The House with No Nails has in a real sense grown from the land in which it stands.  On the plains at the base of the Kaimai’s, the House with No Nails is watched over by Mount Te Aroha to the North and Wairere Falls to the South.  Te Aroha has always been recognised as a special place.  For local iwi, Te Aroha means “love flows inland”.  The Waihou River, a water highway, has long been critical to travel and commerce and that continued after the arrival of Europeans.  Jen tells me that Te Aroha was New Zealand’s first formal tourist destination as the Victorians travelled here to “take the waters”.

The Barn may be rustic, but this boutique bed and breakfast oozes comfort.

A Place in a Pandemic

The House with No Nails evolved from a family home into a bed and breakfast, with Jen and Dewi hosting so many travellers around their table. Their position near Te Aroha, Hobbiton, the Waihou River and Wairere Falls and their uniqueness made this little boutique B&B pretty popular with international visitors. Then came 2020, COVID 19, the lockdown, closed borders. 

The House with No Nails has made its own place in our changed world.  Unsurprisingly, this place is within its own story and as a place for others to tell their stories.  Rather than a spot for cyclists and weary tourists to lay their heads (although cyclists and tourists are always welcomed), the Chief Carpenter’s Barn is becoming its own experience.  From boutique opera performances to Agentinian, Polish and French immersion weekends, weddings and reunions to full well-being experiences, the building that has always been more than a barn is becoming much more than a bed for the night.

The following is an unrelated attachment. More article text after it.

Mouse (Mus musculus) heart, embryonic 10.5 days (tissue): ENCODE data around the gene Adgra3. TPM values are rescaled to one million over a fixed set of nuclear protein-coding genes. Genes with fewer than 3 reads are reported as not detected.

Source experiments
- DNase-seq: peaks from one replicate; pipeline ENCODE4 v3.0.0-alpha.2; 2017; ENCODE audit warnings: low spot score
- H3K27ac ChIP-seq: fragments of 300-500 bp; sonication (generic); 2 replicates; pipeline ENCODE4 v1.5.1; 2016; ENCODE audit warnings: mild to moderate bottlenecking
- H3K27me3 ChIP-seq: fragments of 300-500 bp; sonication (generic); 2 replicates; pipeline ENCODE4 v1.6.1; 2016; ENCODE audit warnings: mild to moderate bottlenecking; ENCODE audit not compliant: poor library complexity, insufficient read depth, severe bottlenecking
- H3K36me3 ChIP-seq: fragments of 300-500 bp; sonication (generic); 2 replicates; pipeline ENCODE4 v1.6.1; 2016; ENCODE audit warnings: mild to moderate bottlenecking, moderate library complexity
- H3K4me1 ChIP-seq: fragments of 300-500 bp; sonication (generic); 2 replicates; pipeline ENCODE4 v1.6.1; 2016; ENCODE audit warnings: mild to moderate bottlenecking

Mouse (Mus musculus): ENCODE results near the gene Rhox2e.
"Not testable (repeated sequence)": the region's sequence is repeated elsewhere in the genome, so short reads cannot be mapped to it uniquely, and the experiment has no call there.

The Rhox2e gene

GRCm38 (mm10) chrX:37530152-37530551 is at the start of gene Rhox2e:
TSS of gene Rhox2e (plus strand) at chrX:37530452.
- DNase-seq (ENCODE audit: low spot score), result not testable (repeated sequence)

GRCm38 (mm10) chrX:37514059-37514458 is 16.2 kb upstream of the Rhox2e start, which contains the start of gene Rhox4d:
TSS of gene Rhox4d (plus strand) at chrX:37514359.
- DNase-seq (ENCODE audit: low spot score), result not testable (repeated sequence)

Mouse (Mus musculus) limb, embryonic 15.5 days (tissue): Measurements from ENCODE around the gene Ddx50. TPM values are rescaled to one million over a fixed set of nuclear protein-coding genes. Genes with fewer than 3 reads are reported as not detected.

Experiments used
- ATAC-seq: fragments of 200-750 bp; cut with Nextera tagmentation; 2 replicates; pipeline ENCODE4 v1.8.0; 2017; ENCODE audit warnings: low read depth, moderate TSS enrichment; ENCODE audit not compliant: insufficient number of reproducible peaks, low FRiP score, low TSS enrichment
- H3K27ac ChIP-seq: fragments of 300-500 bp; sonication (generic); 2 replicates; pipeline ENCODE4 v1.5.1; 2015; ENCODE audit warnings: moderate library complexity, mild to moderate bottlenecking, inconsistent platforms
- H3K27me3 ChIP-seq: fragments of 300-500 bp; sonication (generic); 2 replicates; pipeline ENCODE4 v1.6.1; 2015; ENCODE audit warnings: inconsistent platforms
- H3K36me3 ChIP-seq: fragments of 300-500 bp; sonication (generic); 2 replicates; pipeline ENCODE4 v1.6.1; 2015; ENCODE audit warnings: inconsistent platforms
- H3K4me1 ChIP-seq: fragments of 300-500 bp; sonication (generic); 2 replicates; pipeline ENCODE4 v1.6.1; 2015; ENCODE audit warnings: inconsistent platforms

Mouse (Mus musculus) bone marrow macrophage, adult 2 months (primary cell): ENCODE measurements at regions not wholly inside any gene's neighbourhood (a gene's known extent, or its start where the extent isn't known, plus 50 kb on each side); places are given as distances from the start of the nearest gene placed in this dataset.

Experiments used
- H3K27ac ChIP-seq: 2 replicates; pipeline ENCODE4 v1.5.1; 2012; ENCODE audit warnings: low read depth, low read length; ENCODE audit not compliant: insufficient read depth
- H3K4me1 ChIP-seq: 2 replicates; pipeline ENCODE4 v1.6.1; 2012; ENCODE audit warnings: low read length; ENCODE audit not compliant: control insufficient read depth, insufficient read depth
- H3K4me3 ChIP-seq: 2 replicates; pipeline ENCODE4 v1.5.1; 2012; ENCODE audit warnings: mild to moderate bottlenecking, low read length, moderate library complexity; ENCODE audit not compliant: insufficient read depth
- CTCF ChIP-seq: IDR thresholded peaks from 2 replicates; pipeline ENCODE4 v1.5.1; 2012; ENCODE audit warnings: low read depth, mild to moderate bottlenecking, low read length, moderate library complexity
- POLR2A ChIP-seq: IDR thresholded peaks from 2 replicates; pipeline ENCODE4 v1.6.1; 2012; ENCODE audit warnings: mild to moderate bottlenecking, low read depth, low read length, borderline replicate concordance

In the central solarium, rests a long table open to the character kitchen and with an open ceiling that vaults all three stories of the barn – truly, the heart of the home.  Jen caters for guests with incredible food and warmth.

Visitors may be treated to a long table candlelit feast, followed by mulled wine and tall tales around the fire.  Maybe an Indian banquet?  Maybe an Argentinian fiesta around the asador grill? 

The choices of how to spend your day range from cycling the Hauraki Rail Trail to kayaking the Waihou to hiking around Te Aroha or Wairere Falls and Wairongamai to indulging in luxury at the mineral spas (as those Victorians used to do) to fossicking around the historical town of Te Aroha … and much more!

You can be assured that upon your return from your adventure the House with No Nails will welcome you back …

You can find out more about the House with No Nails and how to take your place in its story, here.

If you would like to find out more about a Yoga-2-Go mini-break at the House with No Nails, use our build a mini-break form and be sure to tell us you want to stay at the House with No Nails!  Or just get in touch, here.

One thought on “The House with No Nails

Leave a Reply

Fill in your details below or click an icon to log in: Logo

You are commenting using your account. Log Out /  Change )

Google photo

You are commenting using your Google account. Log Out /  Change )

Twitter picture

You are commenting using your Twitter account. Log Out /  Change )

Facebook photo

You are commenting using your Facebook account. Log Out /  Change )

Connecting to %s

%d bloggers like this: